For those of you who might be interested in time-related articles and edits, and would like some more information about the above dispute: Basically, it boiled down to a debate about how to apply the WP:FUTURE policy to an upcoming presidential election. A very broad interpretation of this policy might suggest that, because WP is not a crystal ball, it can't predict that the next U.S. president will be the 44th. Because some extraordinary circumstances could make him or her the 45th, WP can only claim that the election will be for the "next" president. My view, however, is that this argument is a "slippery slope" to saying that, because WP isn't a crystal ball, it can't say anything about the future, because there is always the possibility--however minute--that some extraordinary circumstance could change all plans. What if a meteor or supervolcano wipes out the human population? What if a wandering black hole eats the entire planet? Thankfully, however, a close reading of WP:FUTURE excuses us from making such bizarre considerations, because it states:
[A.] Individual scheduled or expected future events should only be included if the event is notable and almost certain to take place. [...]
[B.] Articles that present extrapolation, speculation, and "future history" are original research and therefore inappropriate.
To assume that the next presidential election will be the 44th (or that the human race and Planet Earth will be around tomorrow) is to meet condition A, whereas to recognize the possibility that it will be the 45th (or that Armageddon is just around the corner) is to meet condition B. Thus the former assumption is, in my view, acceptable, whereas the latter recognition is not. Cosmic Latte (talk) 03:12, 1 June 2008 (UTC)

RfA criteria[edit]

The sociologist Emile Durkheim argued that healthy doses of moral regulation and social integration/solidarity are necessary for a functioning society. To modify and simplify this line of reasoning for our purposes, we might say that both authority and equality are vital components of a community. (We're really simplifying Durkheim, who actually distinguished between two types of solidarity, the "better" of which could be characterized more by equity than by equality. Read up on him if you're interested.) On Wikipedia, the bureaucrats have an exceptional degree of (technical) authority; IP users and registered users have a respectable degree of equality, insofar as they can edit most of the same articles. Adminship is, to me, a middle ground, where a potentially enormous group of users (equality) can share a special set of tools (authority, at least in a technical sense). When I participate in RfA's, I will generally support, as long as it appears that the candidate will not overmphasize authority at the expense of equality or solidarity. This means that I will tend to support as long as the candidate does not meet criteria such as:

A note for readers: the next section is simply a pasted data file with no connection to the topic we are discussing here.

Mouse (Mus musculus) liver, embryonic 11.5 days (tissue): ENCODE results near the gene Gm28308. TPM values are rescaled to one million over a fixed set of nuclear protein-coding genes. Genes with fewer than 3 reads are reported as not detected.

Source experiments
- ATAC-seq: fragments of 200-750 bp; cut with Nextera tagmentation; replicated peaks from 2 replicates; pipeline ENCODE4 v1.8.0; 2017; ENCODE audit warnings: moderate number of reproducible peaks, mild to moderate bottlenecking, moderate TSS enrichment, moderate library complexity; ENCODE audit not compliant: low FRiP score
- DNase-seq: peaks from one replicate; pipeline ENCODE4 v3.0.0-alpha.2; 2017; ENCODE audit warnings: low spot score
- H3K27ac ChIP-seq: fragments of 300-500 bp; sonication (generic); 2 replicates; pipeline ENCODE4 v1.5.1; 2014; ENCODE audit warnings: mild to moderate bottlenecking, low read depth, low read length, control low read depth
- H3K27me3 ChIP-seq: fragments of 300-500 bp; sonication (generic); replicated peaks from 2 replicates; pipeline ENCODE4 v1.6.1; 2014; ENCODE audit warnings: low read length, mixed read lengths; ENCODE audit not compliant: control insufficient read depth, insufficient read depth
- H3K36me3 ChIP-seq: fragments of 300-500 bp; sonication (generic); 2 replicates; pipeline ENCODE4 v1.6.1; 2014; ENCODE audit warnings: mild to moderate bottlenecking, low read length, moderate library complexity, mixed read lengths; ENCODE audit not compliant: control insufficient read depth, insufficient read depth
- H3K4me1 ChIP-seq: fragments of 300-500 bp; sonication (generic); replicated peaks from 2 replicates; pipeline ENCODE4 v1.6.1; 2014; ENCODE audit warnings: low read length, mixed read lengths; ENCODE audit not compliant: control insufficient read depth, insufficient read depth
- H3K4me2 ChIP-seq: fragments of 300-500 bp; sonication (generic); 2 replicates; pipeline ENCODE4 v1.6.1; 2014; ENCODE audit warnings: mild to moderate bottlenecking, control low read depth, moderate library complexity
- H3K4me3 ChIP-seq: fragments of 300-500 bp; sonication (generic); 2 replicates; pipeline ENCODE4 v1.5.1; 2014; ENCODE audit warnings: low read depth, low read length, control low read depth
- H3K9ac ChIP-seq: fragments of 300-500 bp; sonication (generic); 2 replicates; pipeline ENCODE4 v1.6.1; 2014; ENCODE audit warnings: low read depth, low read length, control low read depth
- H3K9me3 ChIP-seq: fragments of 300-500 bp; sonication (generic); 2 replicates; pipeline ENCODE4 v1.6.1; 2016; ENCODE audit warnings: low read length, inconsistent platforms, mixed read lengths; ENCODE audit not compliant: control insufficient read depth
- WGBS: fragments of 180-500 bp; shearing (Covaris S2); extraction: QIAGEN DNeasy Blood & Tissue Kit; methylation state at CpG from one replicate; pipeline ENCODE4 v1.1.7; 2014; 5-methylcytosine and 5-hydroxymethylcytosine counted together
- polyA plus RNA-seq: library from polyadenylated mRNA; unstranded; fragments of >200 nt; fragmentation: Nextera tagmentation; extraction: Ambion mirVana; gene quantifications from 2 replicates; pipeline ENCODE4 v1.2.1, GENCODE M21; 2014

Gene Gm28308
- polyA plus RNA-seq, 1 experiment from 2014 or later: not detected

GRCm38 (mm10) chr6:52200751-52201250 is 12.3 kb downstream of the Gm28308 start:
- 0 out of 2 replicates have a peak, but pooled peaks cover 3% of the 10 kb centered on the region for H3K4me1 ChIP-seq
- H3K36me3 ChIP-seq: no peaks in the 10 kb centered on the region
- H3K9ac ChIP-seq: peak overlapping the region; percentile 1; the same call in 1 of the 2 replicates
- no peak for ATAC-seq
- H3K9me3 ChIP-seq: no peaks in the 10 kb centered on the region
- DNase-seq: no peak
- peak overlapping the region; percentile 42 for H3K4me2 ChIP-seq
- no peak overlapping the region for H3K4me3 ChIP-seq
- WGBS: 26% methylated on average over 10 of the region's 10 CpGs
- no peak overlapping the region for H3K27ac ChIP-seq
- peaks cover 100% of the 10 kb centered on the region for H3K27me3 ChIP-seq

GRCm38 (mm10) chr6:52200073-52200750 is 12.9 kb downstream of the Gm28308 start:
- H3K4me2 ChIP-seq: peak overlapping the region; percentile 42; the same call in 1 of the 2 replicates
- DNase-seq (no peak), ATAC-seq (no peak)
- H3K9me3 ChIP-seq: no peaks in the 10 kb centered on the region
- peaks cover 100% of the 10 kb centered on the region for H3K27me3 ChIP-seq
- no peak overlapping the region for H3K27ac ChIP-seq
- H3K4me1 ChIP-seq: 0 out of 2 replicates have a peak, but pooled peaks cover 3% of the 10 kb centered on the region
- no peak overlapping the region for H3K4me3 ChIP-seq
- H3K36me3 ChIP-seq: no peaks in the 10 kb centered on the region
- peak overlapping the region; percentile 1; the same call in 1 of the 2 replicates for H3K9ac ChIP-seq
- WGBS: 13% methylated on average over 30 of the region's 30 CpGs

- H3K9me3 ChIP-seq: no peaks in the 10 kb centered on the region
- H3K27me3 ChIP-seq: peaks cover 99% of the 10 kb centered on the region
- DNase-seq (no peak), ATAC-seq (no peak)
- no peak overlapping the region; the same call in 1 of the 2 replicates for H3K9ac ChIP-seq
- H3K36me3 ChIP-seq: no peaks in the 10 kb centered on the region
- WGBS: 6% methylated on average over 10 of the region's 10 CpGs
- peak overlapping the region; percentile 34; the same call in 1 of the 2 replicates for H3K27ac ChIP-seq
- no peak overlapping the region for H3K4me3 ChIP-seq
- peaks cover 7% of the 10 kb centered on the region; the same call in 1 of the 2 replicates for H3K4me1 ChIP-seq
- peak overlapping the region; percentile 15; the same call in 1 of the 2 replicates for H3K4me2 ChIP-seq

This user supports protection of the environment.
Hazard T.svgThis user knows the dire side effects of dihydrogen monoxide.
Do you?
Above the Clouds.jpg This user is really fascinated by the weather.
Lightnings sequence 2 animation-wcag.gifThis user really enjoys dark and stormy nights.
Autumn colors vs evergreen.jpgThis user loves the Autumn.
Igloo icon.svg This user prefers cold weather.
Here comes rain again.jpgThis user loves rainy days.
Fog.jpgThis user likes foggy days.
Gandhi August 1944.jpg This user believes in the power of nonviolence.
Dublin Slum dwellers 1901 cropped.jpg
This user has an active interest in Social History
ThomasPaine 2.jpgThis user is interested in political science.Edmund Burke2 c.jpg
Ankh.pngThis user is interested in ancient civilizations.
Nanook of the north.jpgThis user loves documentaries.
Indies This user is a huge fan of small films.
RMS Titanic 3.jpgThis user loves RMS Titanic.
KatrinaNewOrleansFlooded edit2.jpgHurricane Katrina
May we never forget…
Music film clapperboard.svgThis user enjoys film scores.
Female.svgFemale.svgMale.svgMale.svg This user supports heterosexual and homosexual marriages, and is against any kind of gender restrictions.
DemThis user is a Democrat.
GPUSThis user supports the Green Party of the United States.
Kierkegaard.jpgThis user is interested in existentialism.
This user uses no way as Way.
G.W.F. Hegel (by Sichling, after Sebbers).jpg
This user is interested in Philosophy, particularly later modern Western philosophy
Kant gemaelde 3.jpg
Nh-pluto-in-true-color 2x JPEG.jpg This user misses Pluto. May its planethood rest in peace.
Franz Josef glacier.JPGThis user is fascinated by glaciers.
Psi2.svgThis user is interested in psychology.
Ludwig II; Bavaria Rex.jpg
This user is interested in the life and times of Ludwig II of Bavaria

Because I haven't found (or made) a userbox for it yet (although, interestingly, I've come across a userbox for the opposite idea): This user thinks that race is a biological reality, but strongly denies the popular idea that racism follows from such a belief.

And, last but not least...[edit]

Barfbag.gifThis user collects
airsickness bags
Toilet 370x580.jpgThe only throne this user has sat on was made of porcelain.

I hate to admit it, but...[edit]

Face-angel.svgThis user is a reformed vandal.